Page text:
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“Premiere. Farewell.” Is the first solo album produced by Rob Ashley, after almost three decades of work in the New England music scene. The album which has garnered airplay across North America, is made up of songs that couldn’t find a suitable place in Ashley other projects. Here Ashley wows us with his combination of observational genius wit and overwhelming musical prowess. As we find him at his most profoundly introspective, poignant and poetic with the stripped songs, and then up and rocking on the fleshed out arrangements. There is no question that the singer-songwriter has found ample inspiration in this album, as there are terrific tunes and remarkable moments throughout the recording. His backing band are superlative and highly adaptable, as is the collaborations with singer/songwriters Keller Glass and Daphne Martin.

Rob Ashley, in this album, incorporates, in a condensed form, every lyrical theme of his music, leavened and wizened with age, and told with a potent succinctness. It’s hard not to just rave with all capital letters about this album. Ashley has a classic style of writing, and a captivating ability to tell stories.

The album also shows that the narrator is still searching and still grappling with issues and presenting them in astounding melodies. Musically, the album is laid-back, but and at times it rocks full force.  Through it all is Ashley’s wonderful vocals and his incredible phrasing.

Rob Ashley wastes little time shaping his narrative on the record’s opening track, “The Drugs Didn’t Last Forever” regaling listeners with melancholy fantasies of universal roaming. This is a personal-sounding story, and it’s not one with tidy resolutions or easy fixes.

Eschewing all kinds of artistic pretension and focused on making plain, straightforward roots rock, “Pleather” delivers a warm and visceral listening experience – the kind often showcased by Tom Petty in his little musical masterpieces. A rural, rootsy vibe can also be breathed during the 3 minutes of “Parlor”.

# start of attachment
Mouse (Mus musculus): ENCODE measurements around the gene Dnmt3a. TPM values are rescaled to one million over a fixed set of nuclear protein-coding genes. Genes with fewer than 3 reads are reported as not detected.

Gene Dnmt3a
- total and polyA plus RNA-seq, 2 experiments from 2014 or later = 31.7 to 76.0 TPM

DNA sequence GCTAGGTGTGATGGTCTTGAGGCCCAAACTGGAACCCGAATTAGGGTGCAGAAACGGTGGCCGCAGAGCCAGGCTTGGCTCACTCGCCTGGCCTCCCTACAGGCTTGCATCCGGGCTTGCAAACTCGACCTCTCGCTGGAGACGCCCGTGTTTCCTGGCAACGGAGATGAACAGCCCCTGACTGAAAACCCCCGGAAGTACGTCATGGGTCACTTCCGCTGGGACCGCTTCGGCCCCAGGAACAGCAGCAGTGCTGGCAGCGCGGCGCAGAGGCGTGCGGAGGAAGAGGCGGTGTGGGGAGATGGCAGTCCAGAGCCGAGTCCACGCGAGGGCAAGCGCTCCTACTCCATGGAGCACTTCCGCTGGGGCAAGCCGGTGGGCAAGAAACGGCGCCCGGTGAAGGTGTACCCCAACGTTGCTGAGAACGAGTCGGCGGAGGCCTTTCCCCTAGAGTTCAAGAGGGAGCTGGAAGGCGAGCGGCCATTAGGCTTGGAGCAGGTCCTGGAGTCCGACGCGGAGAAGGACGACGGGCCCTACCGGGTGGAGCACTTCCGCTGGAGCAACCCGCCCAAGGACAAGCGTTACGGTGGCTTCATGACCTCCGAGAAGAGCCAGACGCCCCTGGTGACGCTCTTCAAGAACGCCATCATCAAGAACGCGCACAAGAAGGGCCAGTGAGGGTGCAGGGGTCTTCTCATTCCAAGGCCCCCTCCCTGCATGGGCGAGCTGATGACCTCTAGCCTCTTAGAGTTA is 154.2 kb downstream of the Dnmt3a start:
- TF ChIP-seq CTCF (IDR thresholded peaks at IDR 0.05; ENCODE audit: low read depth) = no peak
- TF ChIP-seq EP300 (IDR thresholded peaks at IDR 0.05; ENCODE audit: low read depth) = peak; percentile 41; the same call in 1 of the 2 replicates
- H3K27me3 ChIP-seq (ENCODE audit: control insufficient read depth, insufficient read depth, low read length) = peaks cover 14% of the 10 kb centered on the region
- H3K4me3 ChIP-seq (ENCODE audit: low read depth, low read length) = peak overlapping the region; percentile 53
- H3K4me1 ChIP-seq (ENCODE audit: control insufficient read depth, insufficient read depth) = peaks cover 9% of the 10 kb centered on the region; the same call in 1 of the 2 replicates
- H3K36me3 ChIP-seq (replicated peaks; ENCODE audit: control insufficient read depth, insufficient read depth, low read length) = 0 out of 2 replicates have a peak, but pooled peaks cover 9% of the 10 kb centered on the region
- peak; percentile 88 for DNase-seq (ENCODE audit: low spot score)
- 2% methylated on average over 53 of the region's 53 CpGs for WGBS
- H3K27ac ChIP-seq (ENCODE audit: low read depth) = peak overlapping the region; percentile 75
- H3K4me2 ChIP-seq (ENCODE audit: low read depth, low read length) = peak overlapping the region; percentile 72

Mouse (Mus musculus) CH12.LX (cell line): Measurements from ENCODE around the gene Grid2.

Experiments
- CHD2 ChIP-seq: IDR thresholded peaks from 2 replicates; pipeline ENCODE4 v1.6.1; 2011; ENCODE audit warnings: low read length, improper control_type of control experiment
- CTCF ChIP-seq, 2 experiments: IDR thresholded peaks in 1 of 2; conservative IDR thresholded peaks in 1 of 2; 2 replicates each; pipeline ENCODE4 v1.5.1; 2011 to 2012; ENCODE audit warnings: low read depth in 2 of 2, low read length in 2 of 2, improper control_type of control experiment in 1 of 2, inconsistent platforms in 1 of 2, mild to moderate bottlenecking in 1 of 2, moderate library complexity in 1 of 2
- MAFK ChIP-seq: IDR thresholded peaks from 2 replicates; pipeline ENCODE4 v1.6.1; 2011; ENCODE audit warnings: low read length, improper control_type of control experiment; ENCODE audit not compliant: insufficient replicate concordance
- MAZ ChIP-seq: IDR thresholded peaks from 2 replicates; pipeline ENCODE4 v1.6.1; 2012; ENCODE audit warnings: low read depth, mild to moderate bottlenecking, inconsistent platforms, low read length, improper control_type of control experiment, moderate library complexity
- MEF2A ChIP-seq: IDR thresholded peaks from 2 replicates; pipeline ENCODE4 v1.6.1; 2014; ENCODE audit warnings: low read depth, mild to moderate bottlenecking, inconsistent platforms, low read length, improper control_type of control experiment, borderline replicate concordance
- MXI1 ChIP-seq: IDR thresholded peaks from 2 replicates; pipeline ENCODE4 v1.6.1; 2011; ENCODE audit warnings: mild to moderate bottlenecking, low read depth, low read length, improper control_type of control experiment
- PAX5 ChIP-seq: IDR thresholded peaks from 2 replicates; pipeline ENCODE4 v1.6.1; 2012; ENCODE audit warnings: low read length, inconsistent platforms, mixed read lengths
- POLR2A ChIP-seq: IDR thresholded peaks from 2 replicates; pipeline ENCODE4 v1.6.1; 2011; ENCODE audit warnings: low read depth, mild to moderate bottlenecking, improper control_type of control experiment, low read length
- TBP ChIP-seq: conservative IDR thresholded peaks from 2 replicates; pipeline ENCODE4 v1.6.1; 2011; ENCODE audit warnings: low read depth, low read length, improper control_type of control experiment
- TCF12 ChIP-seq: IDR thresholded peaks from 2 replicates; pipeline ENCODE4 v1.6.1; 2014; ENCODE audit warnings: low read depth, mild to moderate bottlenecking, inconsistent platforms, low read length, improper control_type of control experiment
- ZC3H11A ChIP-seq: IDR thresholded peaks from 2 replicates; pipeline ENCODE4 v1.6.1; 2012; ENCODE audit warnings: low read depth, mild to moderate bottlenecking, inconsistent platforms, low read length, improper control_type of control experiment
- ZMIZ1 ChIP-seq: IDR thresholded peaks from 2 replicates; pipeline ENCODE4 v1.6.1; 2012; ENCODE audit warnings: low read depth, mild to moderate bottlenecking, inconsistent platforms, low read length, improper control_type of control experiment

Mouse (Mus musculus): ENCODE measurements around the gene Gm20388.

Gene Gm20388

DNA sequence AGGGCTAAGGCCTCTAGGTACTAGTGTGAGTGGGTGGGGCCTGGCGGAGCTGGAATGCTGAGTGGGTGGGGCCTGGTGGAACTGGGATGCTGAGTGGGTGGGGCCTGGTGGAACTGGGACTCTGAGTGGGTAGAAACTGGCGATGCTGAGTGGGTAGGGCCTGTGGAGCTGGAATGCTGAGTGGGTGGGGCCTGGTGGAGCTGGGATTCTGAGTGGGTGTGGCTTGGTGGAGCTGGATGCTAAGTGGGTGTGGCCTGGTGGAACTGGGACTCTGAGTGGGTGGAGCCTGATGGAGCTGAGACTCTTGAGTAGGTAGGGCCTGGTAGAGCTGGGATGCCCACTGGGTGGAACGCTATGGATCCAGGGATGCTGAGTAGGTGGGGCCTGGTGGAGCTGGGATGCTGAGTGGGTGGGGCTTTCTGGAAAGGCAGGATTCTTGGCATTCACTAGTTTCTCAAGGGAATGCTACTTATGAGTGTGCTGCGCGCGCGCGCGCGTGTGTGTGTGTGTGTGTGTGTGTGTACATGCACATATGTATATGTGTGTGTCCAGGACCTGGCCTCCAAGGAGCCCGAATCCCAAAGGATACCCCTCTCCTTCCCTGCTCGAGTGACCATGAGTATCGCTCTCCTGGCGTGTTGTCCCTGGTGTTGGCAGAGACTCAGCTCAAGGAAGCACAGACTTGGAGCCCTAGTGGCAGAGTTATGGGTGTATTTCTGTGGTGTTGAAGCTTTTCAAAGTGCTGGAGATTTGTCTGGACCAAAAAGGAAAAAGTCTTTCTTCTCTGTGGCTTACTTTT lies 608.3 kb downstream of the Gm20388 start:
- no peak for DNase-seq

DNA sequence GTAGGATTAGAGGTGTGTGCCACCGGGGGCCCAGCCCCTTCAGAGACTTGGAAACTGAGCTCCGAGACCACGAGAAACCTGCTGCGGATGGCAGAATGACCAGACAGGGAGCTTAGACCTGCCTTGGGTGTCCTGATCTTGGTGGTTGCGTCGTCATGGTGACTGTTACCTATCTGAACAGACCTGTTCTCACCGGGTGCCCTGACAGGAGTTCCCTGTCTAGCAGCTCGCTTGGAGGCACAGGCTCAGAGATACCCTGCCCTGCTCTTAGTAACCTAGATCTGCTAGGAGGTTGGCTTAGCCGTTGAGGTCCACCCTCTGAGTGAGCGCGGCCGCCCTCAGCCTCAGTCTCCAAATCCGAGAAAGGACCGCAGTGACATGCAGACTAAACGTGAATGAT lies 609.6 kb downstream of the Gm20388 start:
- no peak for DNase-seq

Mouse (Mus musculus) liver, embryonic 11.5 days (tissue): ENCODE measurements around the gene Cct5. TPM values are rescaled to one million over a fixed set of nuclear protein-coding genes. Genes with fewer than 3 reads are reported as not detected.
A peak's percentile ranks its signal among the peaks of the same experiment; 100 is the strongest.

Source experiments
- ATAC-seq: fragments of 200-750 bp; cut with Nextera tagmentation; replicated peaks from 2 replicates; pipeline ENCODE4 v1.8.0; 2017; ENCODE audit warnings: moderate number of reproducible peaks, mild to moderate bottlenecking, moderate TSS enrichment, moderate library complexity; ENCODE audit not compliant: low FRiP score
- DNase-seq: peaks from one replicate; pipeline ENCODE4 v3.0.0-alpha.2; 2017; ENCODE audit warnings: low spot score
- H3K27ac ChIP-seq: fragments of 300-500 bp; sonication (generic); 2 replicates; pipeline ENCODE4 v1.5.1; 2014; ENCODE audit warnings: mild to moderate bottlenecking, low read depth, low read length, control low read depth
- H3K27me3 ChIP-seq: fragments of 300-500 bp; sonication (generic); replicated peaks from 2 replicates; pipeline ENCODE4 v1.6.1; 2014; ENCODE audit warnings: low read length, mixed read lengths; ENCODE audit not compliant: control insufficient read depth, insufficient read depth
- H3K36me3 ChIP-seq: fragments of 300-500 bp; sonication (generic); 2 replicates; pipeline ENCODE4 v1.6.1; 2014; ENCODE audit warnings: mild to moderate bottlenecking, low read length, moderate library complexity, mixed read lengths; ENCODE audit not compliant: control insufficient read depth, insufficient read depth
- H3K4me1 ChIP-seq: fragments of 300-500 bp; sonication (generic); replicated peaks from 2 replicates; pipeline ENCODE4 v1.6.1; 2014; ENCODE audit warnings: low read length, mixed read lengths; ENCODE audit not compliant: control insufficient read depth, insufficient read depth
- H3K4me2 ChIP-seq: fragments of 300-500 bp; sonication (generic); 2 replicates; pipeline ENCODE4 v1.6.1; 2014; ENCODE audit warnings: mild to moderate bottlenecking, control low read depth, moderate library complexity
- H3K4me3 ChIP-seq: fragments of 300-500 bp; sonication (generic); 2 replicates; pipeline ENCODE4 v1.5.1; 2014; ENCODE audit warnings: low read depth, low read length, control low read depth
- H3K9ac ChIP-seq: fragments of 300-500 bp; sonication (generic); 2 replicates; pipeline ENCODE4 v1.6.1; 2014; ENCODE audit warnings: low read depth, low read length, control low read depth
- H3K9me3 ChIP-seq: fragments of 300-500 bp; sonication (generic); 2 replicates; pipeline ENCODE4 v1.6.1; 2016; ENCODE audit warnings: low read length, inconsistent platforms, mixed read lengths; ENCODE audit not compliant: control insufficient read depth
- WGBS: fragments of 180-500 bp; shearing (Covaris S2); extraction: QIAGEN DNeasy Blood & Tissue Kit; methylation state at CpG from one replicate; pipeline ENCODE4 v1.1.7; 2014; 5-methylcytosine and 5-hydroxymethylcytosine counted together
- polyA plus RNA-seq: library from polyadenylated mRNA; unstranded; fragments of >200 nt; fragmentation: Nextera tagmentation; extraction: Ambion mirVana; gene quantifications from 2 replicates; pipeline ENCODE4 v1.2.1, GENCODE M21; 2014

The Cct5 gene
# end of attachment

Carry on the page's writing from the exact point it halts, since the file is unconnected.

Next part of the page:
Throughout the recording, there is an interesting mix of tasty acoustic guitar licks and occasional electric raves. These elements are cleverly mixed through style changes introduced in intros, bridges and refrains, making the songs an adventure. “Two Years To The Day”, one of the album’s standout tracks, combines all of these elements rather perfectly. Ashley is in fine form as a performer and craftsman, with an instantly catchy chorus and spirited performance.

On “Drinking In My Dreams” Ashley finds large truths in small details. Oscillating back and forth between optimism and despair, the atmosphere of this track is created with a balanced blend of melody and dissonance. It’s an oddly appropriate yet unsettling experience.

Whilst retelling deeply personal experiences or casual yet incisive observations, Rob Ashley is profound and focused, cutting deep lyrically, and nowhere does he do it better than on “At 21, You’re A Rebel”, another absolute album standout.

You’ll love the swampy blues-induced “See My Jumper” which makes its point musically, and stomps its observation home on a crunchy guitar backdrop and a soaring vocal. The closing track “Grey”, is airily acoustic in tone, if rather dark and yearning lyrically, one thing’s for sure it rounds out an absorbing and hugely affecting album. Broadly speaking, this is an album about life and though through Rob Ashley’s own eyes and experiences it does ponder some rather large and open questions.  Love it.


By staff

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